Number of page: 235
Publisher: Stanford University Press
Each branch of American government possesses inherent advantages and disadvantages in structure. In this book, the author relies on a separation-of-powers analysis that emphasizes the advantage of the legislature to draft precise words to fit intended situations, the judiciary s advantage of being able to do justice in an individual case, and the executive s homogeneity and flexibility, which best suits it to decisions of an ad hoc nature.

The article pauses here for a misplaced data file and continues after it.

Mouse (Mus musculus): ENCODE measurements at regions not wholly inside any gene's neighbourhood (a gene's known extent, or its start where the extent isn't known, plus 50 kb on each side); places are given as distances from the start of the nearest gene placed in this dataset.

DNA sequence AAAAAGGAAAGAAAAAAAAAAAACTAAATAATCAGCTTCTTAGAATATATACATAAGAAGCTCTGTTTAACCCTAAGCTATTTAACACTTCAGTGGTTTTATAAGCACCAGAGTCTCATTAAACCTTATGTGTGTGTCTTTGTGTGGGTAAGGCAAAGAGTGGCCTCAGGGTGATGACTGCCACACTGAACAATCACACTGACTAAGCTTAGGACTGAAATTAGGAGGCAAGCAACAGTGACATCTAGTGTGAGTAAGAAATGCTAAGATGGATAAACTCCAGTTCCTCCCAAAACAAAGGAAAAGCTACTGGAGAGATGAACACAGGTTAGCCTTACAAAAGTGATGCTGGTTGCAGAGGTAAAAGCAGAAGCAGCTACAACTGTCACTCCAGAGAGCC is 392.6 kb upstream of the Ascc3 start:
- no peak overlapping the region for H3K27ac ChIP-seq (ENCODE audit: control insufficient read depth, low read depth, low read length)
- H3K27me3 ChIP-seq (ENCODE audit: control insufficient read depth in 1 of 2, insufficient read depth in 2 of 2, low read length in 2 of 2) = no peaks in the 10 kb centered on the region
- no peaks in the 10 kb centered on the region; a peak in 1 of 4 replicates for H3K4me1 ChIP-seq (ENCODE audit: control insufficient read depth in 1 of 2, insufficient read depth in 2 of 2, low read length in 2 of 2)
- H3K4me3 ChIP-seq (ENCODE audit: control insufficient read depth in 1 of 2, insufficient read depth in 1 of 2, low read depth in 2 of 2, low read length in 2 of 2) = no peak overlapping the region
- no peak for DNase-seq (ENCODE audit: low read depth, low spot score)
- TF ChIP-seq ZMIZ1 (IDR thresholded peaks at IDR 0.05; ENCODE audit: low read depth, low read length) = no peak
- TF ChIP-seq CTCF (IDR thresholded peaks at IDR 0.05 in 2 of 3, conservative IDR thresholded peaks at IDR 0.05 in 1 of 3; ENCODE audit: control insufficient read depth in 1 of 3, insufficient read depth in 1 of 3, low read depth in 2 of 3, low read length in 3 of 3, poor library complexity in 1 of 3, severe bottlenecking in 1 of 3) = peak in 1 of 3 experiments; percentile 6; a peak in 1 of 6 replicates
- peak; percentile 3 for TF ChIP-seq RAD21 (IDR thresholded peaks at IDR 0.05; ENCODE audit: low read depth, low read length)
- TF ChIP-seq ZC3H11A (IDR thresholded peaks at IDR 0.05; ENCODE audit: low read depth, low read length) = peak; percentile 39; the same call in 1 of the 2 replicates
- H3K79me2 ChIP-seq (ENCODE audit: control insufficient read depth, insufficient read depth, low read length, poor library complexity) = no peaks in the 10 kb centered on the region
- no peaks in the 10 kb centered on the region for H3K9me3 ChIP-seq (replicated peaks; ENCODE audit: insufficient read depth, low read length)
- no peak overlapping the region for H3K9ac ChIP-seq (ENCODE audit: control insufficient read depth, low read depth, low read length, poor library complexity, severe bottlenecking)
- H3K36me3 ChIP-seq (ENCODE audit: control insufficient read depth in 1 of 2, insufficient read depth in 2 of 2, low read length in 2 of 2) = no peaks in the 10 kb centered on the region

Identifying these structural abilities, the author analyzes major public policy issues, including gun control, flag burning, abortion, civil rights, war powers, suing the President, legislative veto, the exclusionary rule, and affirmative action. Each issue is examined not from the point of view of determining the right outcome, but with the intention of identifying the branch of government most appropriate for making the decision.